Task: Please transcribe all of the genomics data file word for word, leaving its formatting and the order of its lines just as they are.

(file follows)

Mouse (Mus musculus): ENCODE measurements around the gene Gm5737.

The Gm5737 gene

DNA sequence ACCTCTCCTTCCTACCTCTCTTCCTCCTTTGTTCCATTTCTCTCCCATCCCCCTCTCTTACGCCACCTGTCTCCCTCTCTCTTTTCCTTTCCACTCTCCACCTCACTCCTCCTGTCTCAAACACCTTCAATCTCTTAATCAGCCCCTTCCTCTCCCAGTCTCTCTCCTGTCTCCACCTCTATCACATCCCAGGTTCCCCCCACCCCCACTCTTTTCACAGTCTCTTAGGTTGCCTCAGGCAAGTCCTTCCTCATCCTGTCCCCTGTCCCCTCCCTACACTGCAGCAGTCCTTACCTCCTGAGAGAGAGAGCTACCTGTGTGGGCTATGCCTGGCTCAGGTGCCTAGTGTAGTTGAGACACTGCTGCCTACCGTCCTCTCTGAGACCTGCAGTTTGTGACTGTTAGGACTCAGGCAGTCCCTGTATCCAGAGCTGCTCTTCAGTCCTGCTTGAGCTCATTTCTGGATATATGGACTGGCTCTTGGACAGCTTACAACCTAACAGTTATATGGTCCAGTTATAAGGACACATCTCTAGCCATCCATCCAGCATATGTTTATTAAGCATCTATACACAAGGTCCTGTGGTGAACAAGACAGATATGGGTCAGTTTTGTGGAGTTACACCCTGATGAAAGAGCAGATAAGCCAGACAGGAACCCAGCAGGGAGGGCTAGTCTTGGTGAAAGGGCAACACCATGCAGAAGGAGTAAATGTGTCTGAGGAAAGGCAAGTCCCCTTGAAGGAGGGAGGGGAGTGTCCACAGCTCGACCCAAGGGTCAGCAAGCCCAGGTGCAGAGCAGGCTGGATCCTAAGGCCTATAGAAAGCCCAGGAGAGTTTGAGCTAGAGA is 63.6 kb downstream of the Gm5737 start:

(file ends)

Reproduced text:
Mouse (Mus musculus): ENCODE measurements around the gene Gm5737.

The Gm5737 gene

DNA sequence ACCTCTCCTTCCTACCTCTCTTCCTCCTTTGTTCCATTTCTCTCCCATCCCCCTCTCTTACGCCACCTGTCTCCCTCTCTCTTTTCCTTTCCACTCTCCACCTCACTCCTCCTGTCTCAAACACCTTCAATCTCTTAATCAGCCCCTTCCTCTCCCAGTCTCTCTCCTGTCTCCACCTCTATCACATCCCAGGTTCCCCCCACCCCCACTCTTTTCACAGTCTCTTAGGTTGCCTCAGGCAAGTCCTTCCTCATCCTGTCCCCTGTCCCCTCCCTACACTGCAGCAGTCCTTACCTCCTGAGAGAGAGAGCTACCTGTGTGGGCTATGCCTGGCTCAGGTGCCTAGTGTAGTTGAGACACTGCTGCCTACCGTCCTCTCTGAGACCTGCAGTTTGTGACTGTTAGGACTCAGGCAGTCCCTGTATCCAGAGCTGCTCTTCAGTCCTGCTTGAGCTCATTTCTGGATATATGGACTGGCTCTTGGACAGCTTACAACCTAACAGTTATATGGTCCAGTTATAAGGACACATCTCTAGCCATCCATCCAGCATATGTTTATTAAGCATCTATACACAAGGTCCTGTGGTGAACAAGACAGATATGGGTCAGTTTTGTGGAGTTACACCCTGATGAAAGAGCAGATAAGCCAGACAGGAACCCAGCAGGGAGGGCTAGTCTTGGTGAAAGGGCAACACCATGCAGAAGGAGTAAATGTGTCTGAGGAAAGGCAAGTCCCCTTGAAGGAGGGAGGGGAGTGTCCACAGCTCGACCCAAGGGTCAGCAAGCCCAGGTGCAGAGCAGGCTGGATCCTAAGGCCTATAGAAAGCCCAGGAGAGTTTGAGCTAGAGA is 63.6 kb downstream of the Gm5737 start: